There is a story that went around a few years ago:
A US naval ship and Canadian authorities off the coast of Newfoundland engaged in a radio conversation. The conversation was this:
US Ship: Please divert your course 0.5 degrees to the south to avoid a collision.
CND reply: Recommend you divert your course 15 degrees to the South to avoid a collision.
US Ship: This is the Captain of a US Navy Ship. I say again, divert your course.
CND reply: No. I say again, you divert YOUR course!
US Ship: (Voice urgent and curt) THIS IS THE AIRCRAFT CARRIER USS ABRAHAM LINCOLN, THE SECOND LARGEST SHIP IN THE UNITED STATES' ATLANTIC FLEET. WE ARE ACCOMPANIED BY THREE DESTROYERS, THREE CRUISERS AND NUMEROUS SUPPORT VESSELS. I DEMAND THAT YOU CHANGE YOUR COURSE 15 DEGREES NORTH. THAT'S ONE-FIVE DEGREES NORTH, OR COUNTERMEASURES WILL BE UNDERTAKEN TO ENSURE THE SAFETY OF THIS SHIP.
CND reply: This is a lighthouse. Your call.
Actually, the story isn’t true, but it illustrates a good point. It is our habit energies, our acting without attention that get us into trouble. We encounter an obstacle and ignore all warning signs that a new approach may be needed. This blind action, what is often called habit energy, can get lead us into more suffering. Often when we are in the midst of habit energy, we are experiencing the separation or desire to withdraw from others, and it is this energy that makes us afraid to open up our awareness.
What is cultivating attention?
Quite simply it means paying attention to the present moment. It means to be alert, to observe, and be aware from moment to moment.
Think of a microscope. If we are to study an object, we get out a microscope, adjust the setting, and focus the lens so that we can see the object in more detail. This is what we do when practicing mindfulness. The object becomes us. We focus on our bodies, our minds, and emotions. When we practice mindful attention regularly, the action of manipulating our focus on ourselves becomes easier and concentration arises naturally. Without practice, our minds shift from past to future thinking, we get preoccupied with being busy, and we lose connection to what is happening at the moment. We lose connection to what we are experiencing right now. You cannot see clearly if you are shaking the microscope back and forth, or if you are engaged with other tasks other than putting your eye to the eyepiece. We need to practice mindful attention by staying focused on the task at hand moment by moment.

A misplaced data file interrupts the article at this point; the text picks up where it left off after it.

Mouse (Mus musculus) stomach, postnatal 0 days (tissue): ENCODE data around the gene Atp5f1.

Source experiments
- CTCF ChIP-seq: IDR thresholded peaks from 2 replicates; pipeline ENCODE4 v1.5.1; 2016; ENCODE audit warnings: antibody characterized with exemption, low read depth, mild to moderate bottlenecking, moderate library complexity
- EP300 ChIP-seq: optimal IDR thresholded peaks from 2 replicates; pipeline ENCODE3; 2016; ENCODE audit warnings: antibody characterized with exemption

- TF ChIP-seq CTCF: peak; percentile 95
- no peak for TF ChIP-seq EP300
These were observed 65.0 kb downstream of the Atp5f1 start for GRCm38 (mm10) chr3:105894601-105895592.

There is a kind of paradox to practicing mindful attention, however. In Sanskrit, the word for mindful attention is Smriti, which also means “that which is remembered”. The paradox is that when we most need to practice mindful attention, it has slipped away from us. The paradox of mindfulness is occurring at these moments: we need it more when we aren’t using it!
A blog by the Lotus Heart Zen Meditation and Study Group members